A new GlaxoSmithKline (NYSE:GSK) respiratory drug has received regulatory approval for treatment of a lung condition that is the third-leading cause of death in the United States.

Food and Drug Administration approval of Anoro Ellipta is the second approval in the drug partnership between GSK and Theravance (NASDAQ:THRX). Anoro is approved to treat chronic obstructive pulmonary disease, an umbrella term for emphysema and chronic bronchitis. The condition is the third-leading cause of death in the United States. Anoro Ellipta is not approved for treating asthma.

Britain-based GSK, which operates its U.S. headquarters in Research Triangle Park, said that Anoro’s U.S. launch is targeted for the first quarter of 2014. Under the drug partnership, Theravance must make a $30 million milestone payment to GSK for the FDA approval. After the drug’s U.S. launch, Theravance must make another $30 million milestone payment to GSK.

Anoro, a once-daily dry powder inhaler, may generate $1.2 billion in sales in 2016, according to the average of eight analysts’ estimates compiled by Bloomberg. COPD is a progressive disease, often caused by smoking, that makes it difficult to breath.

“Anoro Ellipta works by helping the muscles around the airways of the lungs stay relaxed to increase airflow in patients with COPD,” Curtis Rosebraugh, director of the FDA Office of Drug Evaluation II, said in the agency’s statement.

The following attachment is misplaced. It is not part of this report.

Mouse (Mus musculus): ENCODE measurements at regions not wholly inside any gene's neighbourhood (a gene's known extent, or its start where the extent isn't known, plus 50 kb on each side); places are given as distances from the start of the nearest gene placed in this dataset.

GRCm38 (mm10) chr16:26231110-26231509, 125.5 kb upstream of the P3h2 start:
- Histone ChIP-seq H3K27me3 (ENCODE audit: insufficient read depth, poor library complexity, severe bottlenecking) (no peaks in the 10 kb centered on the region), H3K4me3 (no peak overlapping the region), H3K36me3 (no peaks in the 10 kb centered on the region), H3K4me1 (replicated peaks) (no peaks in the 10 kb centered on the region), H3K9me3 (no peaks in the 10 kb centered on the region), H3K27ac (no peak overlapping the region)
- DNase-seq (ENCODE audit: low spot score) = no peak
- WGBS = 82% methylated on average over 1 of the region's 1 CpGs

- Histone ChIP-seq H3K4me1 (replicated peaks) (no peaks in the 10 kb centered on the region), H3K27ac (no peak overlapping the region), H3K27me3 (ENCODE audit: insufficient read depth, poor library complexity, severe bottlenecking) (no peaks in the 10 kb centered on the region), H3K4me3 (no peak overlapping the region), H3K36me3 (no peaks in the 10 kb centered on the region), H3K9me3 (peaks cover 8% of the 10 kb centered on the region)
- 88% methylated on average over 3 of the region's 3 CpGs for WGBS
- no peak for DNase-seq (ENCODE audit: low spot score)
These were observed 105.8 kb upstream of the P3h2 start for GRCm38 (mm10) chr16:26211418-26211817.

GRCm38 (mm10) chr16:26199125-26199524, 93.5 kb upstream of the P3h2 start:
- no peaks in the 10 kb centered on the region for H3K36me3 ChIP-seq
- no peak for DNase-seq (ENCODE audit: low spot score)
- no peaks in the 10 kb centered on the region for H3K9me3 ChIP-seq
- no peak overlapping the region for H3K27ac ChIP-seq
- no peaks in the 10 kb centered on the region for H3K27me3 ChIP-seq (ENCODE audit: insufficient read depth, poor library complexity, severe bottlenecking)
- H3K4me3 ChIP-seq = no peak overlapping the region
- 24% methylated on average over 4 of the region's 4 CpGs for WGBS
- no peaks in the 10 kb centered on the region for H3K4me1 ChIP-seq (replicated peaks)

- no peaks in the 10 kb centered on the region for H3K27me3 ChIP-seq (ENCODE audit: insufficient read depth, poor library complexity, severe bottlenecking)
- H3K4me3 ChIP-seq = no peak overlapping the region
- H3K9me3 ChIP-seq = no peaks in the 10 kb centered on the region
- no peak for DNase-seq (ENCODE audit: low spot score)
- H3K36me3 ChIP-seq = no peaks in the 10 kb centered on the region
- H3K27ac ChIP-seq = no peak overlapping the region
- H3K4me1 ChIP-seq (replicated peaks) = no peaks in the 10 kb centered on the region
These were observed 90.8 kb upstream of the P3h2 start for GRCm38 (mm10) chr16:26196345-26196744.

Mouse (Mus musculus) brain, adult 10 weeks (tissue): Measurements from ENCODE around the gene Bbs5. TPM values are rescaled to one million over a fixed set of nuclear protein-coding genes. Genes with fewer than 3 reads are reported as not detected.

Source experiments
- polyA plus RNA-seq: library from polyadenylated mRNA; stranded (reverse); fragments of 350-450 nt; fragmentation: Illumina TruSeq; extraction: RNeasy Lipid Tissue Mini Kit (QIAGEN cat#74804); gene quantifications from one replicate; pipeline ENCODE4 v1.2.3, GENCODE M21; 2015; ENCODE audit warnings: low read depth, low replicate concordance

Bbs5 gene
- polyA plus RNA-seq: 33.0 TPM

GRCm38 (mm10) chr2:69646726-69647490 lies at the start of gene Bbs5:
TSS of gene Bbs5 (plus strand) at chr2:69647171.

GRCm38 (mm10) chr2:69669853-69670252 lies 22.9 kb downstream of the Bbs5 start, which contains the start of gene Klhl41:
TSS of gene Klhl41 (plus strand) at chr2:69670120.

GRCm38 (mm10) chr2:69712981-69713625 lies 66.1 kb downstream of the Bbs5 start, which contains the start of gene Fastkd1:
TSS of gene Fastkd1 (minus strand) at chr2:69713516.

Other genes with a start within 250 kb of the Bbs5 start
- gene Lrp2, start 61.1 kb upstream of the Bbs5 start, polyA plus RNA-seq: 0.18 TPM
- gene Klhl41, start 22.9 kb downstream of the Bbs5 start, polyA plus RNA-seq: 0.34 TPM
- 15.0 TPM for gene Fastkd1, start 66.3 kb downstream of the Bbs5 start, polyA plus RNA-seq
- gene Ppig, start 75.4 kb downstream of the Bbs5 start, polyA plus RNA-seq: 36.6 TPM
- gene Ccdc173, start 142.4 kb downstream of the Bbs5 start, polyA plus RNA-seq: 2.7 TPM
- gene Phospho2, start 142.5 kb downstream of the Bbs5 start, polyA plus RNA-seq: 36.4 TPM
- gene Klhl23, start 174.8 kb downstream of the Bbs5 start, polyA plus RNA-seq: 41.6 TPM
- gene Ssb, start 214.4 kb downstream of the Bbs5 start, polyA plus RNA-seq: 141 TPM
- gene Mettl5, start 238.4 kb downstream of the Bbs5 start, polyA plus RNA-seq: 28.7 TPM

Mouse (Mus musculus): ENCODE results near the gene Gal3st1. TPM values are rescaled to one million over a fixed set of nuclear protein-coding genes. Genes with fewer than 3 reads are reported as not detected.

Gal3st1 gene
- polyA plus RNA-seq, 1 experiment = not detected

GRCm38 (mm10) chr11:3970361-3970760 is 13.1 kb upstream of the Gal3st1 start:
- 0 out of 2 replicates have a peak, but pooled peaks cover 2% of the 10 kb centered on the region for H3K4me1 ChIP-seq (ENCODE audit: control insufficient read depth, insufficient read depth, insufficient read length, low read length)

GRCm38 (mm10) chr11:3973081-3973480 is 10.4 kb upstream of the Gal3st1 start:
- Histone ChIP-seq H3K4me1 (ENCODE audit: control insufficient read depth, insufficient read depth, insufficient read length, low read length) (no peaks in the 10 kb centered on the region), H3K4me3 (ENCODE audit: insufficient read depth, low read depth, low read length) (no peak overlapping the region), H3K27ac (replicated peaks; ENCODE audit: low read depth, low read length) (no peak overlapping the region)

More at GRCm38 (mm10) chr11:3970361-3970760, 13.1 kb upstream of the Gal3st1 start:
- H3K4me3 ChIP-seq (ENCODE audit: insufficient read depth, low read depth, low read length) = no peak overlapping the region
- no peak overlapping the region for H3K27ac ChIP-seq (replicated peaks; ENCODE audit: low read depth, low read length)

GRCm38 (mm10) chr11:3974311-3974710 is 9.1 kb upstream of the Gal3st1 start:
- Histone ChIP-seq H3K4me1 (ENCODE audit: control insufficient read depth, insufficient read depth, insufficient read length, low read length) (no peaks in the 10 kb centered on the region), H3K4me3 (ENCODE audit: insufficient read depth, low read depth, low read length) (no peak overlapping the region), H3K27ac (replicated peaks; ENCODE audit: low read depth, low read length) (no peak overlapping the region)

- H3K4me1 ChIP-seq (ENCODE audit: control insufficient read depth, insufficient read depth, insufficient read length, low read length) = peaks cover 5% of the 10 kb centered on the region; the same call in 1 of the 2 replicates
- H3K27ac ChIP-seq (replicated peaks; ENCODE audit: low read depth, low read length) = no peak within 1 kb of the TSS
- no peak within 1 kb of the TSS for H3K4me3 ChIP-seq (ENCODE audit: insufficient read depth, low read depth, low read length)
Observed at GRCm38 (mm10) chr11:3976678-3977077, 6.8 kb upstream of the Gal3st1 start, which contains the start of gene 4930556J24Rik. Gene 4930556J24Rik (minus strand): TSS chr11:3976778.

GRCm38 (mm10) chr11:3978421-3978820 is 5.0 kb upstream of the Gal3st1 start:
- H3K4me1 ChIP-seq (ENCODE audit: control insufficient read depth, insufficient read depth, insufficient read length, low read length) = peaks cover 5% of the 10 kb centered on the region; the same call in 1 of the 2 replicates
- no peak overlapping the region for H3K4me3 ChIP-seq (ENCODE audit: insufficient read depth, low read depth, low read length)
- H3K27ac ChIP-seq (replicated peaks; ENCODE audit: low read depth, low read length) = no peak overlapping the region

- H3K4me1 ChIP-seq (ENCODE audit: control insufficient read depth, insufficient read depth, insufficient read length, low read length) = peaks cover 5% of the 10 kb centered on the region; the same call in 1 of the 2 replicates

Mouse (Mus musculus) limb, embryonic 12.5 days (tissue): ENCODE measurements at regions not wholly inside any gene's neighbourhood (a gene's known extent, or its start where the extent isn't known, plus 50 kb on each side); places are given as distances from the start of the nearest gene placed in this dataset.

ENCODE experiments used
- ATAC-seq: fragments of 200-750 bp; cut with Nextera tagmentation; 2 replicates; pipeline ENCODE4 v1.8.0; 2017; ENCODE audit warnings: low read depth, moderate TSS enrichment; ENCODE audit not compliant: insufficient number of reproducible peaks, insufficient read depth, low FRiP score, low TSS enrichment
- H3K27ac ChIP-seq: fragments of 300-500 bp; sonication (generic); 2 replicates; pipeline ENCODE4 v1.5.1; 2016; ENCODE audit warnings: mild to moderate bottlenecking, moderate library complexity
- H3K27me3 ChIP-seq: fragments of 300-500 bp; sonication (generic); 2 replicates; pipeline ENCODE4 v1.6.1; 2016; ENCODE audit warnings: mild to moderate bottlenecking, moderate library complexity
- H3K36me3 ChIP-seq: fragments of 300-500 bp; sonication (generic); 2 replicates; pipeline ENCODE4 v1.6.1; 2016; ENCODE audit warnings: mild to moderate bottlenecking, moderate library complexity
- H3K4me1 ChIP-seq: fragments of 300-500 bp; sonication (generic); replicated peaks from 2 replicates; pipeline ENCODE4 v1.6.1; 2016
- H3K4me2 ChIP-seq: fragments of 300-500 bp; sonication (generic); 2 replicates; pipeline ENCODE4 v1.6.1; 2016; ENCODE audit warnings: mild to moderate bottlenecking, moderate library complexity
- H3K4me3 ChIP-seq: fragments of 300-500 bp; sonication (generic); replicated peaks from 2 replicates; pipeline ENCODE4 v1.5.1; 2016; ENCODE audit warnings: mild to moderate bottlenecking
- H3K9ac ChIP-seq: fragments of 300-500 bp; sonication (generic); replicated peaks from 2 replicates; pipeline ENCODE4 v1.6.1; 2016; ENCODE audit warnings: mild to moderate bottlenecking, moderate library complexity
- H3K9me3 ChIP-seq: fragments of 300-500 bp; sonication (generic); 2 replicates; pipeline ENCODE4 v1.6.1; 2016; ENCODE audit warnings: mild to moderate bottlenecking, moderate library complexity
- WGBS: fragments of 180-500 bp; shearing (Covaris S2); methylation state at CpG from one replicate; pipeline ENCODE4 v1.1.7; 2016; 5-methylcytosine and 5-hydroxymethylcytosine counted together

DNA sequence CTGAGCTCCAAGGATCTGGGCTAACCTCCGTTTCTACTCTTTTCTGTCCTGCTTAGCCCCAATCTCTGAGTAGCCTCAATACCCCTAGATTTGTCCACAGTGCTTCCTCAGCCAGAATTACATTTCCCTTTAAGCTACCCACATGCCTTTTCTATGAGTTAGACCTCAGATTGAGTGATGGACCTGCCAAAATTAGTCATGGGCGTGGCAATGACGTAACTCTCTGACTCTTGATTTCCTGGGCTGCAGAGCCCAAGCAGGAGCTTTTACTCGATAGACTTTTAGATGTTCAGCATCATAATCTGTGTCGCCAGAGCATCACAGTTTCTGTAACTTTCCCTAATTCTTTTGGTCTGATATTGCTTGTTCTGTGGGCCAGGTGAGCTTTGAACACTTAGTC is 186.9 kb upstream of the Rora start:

The drug carries a boxed warning that one of its main ingredients can increase the risk of asthma-related death. London-based Glaxo and Theravance, based in South San Francisco, California, gained approval in May for Breo Ellipta, which combines one of the medicines in Anoro with a steroid.

Theravance fell less than 1 percent to $36.04 at 12:01 p.m. in New York. Glaxo lost 1.1 percent to 1,548.50 pence at the close of trading in London.

Royalty Payments

Theravance will earn tiered royalties of 6.5 percent to 10 percent on Anoro sales, Michael Aguiar, the company’s chief financial officer, said in an interview with Bloomberg News when the drug was considered at a meeting of FDA advisers in September. The advisers overwhelmingly supported Anoro approval.

Anoro is a combination of vilanterol, a long-acting beta agonist or LABA, and umeclidinium, a long-acting muscarinic antagonist or LAMA, used with Glaxo’s Ellipta inhaler. Breo’s active ingredient is vilanterol.

Other long-acting COPD treatments include Pfizer Inc. and Boehringer Ingelheim GmbH’s Spiriva. Anoro is expected to compete against other combination products from Novartis and Forest Laboratories. Novartis is researching a LABA/LAMA combination for COPD called QVA149. Basel, Switzerland-based Novartis said in July that it expects to file for U.S. approval at the end of 2014.

Forest Laboratories and Almirall SA, as well as Boehringer Ingelheim and AstraZeneca Plc also are studying LABA/LAMA combinations.

(Bloomberg News contributed to this report)